Wednesday, February 18, 2009
The demonstration required a hamster to wear a jacket with a built-in nano-generator, but the running critter showed that almost any movement can be harnessed to generate electricity to power electronic devices. Researchers at Georgia Tech, which conducted the demonstration, predict nanoscale piezoelectric energy generators could power mobile phones and other handhelds using the energy harvested from the environment. In the near term, researcher Zhong Lin Wang said he wants to power medical nanodevices with muscle movements such as flexing fingers and vibrating vocal cords.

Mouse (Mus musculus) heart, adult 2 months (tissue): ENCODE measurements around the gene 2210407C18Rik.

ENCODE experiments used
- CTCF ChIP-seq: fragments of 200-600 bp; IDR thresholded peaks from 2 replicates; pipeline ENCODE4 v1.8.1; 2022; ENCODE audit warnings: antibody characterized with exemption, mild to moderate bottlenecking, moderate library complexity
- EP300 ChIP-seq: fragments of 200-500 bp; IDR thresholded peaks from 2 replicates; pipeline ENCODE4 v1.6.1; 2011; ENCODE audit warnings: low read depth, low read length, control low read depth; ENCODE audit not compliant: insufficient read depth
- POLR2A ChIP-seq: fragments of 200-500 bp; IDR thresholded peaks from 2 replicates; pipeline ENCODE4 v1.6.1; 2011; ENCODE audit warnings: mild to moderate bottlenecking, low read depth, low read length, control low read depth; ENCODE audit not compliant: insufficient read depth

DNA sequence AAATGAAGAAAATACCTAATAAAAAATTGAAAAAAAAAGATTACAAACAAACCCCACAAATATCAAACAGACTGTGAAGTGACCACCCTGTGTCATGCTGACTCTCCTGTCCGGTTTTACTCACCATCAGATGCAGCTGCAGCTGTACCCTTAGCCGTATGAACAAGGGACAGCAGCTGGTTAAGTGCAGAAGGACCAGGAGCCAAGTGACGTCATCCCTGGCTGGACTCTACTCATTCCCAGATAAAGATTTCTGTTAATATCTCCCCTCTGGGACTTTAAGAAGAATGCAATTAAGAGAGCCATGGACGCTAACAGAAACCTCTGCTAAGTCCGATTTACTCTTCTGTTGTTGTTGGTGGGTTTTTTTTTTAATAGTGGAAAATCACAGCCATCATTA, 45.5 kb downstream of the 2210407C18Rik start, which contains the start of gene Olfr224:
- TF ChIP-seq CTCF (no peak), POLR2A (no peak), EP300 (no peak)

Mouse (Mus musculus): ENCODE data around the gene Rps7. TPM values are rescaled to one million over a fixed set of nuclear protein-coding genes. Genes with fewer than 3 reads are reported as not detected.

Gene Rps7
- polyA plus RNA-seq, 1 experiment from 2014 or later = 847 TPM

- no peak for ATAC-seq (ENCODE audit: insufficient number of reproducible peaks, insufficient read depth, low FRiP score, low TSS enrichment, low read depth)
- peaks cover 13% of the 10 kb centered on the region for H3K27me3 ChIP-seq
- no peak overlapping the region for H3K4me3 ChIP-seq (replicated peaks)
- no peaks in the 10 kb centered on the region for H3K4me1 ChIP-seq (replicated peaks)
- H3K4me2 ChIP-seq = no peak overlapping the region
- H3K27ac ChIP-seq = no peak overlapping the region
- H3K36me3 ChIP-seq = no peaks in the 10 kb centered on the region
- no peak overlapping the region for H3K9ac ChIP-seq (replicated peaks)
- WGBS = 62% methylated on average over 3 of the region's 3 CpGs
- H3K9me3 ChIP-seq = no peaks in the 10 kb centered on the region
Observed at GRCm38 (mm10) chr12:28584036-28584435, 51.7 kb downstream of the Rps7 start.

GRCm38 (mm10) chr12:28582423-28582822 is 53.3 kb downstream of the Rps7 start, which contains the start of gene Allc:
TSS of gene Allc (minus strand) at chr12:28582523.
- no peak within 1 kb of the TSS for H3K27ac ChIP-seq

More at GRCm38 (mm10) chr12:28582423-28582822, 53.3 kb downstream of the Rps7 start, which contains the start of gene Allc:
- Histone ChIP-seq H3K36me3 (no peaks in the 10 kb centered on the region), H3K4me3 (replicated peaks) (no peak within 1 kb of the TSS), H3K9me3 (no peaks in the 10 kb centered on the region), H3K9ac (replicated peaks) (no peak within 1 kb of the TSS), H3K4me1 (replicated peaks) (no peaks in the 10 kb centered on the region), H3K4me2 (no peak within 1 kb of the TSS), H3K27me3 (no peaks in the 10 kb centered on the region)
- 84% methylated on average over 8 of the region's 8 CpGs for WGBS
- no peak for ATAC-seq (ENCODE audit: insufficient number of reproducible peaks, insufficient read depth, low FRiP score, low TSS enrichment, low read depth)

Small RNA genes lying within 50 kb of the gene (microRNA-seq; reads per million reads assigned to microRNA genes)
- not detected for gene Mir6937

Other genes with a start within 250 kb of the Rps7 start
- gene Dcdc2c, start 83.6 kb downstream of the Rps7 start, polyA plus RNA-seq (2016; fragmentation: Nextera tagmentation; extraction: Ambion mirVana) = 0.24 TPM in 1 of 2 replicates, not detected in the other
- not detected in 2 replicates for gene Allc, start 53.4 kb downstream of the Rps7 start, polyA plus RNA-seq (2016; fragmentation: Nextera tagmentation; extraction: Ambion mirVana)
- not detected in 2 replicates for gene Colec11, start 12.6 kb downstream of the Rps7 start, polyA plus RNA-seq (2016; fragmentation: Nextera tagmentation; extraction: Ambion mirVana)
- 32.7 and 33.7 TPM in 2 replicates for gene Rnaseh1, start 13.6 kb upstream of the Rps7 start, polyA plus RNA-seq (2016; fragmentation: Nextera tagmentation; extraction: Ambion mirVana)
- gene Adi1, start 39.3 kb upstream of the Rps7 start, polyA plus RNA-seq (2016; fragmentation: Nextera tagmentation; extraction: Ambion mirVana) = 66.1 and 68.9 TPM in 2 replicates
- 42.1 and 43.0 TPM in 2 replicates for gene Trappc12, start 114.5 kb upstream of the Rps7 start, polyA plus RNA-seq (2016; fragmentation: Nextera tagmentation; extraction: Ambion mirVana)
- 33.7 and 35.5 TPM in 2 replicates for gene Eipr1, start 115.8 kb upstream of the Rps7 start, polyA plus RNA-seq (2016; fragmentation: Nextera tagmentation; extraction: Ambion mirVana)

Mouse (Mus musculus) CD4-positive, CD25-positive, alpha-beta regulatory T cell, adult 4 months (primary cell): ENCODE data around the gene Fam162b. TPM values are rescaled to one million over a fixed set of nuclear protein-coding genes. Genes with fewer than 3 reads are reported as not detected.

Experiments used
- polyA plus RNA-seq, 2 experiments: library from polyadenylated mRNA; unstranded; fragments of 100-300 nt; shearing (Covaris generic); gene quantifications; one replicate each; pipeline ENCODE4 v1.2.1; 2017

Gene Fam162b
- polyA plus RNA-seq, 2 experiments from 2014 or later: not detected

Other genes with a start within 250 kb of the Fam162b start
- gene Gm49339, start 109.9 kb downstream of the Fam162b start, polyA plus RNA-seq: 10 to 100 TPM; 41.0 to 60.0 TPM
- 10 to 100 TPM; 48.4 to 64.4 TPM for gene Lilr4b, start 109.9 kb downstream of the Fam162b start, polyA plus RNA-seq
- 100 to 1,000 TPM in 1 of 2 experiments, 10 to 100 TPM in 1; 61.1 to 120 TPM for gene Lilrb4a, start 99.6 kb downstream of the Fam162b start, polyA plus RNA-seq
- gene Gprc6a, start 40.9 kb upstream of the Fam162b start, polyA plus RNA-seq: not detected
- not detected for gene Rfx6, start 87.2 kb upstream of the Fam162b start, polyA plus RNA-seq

BOTTOM LINE: Piezoelectric nanowires generate energy when they are bent, making them a natural for harvesting power for mobile phones and other portable electronics. Unfortunately, the small size of the nanowire (nanometers thick and only microns long) means the amount of power generated by each one is miniscule--less than a nanoamp--which means you need millions in parallel to power real devices. In principle, they can be woven together into sheets or even garments, harvesting everyday movements to recharge your mobile devices, but it may take a decade of hard engineering work to realize this dream.